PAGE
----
1 Department of Cellular and Integrative Physiology and The Barshop Institute for Longevity and Aging Studies, University of Texas Health Science Center at San Antonio, TX, USA.2 Sanders-Brown Center on Aging, Department of Pharmacology and Nutritional Sciences and Department of Biomedical Engineering, University of Kentucky, KY, USA.1 Department of Cellular and Integrative Physiology and The Barshop Institute for Longevity and Aging Studies, University of Texas Health Science Center at San Antonio, TX, USA.1 Department of Cellular and Integrative Physiology and The Barshop Institute for Longevity and Aging Studies, University of Texas Health Science Center at San Antonio, TX, USA.1 Department of Cellular and Integrative Physiology and The Barshop Institute for Longevity and Aging Studies, University of Texas Health Science Center at San Antonio, TX, USA.3 Department of Pharmacology, University of Texas Health Science Center at San Antonio, TX, USA.4 Department of Psychiatry, University of Texas Health Science Center at San Antonio, TX, USA.5 Department of Medicine, University of Texas Health Science Center at San Antonio, TX, USA.6 Department of Clinical Laboratory Sciences, University of Texas Health Science Center at San Antonio, TX, USA.6 Department of Clinical Laboratory Sciences, University of Texas Health Science Center at San Antonio, TX, USA. 7 Department of Biochemistry, University of Texas Health Science Center at San Antonio, TX, USA.1 Department of Cellular and Integrative Physiology and The Barshop Institute for Longevity and Aging Studies, University of Texas Health Science Center at San Antonio, TX, USA.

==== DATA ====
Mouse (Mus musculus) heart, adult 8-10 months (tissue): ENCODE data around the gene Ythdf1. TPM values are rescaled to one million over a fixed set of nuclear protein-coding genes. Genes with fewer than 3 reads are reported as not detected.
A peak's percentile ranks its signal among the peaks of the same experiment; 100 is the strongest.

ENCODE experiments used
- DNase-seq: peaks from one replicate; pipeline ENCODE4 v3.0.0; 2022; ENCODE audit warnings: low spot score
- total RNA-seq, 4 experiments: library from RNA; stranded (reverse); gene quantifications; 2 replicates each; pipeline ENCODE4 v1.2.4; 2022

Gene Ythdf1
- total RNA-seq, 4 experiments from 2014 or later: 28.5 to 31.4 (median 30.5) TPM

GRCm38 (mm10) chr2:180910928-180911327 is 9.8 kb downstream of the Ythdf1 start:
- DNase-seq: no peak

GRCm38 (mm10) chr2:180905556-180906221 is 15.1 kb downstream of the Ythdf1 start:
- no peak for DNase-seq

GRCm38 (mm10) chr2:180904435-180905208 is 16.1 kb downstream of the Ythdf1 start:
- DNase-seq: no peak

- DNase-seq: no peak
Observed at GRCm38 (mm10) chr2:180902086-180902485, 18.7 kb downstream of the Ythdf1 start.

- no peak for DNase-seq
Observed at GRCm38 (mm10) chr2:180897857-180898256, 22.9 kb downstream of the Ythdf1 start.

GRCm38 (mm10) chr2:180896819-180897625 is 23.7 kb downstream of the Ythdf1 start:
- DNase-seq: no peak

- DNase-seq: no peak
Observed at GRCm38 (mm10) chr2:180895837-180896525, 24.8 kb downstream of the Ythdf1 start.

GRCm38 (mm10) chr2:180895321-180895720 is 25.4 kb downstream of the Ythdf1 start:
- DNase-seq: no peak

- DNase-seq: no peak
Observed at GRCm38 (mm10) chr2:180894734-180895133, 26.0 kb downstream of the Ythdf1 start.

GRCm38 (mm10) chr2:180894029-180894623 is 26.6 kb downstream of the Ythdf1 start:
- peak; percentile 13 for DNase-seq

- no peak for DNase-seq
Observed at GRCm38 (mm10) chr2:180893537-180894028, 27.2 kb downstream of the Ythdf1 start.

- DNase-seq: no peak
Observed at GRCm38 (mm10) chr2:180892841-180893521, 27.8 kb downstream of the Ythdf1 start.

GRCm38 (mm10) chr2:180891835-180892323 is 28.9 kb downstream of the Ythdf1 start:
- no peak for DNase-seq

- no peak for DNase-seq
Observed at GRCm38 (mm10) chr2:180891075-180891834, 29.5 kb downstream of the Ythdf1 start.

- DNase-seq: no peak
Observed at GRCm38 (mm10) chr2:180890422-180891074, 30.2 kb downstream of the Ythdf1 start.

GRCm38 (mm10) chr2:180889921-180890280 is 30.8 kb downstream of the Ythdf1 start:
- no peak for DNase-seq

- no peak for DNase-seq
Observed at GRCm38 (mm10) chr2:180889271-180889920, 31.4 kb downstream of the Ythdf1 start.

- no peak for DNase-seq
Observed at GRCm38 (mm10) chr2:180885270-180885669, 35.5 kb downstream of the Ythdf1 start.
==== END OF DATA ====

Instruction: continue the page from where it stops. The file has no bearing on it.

Pub Type(s)

Journal Article
Research Support, N.I.H., Extramural
Research Support, Non-U.S. Gov't
Research Support, U.S. Gov't, Non-P.H.S.

Language

eng

PubMed ID

28511572

Citation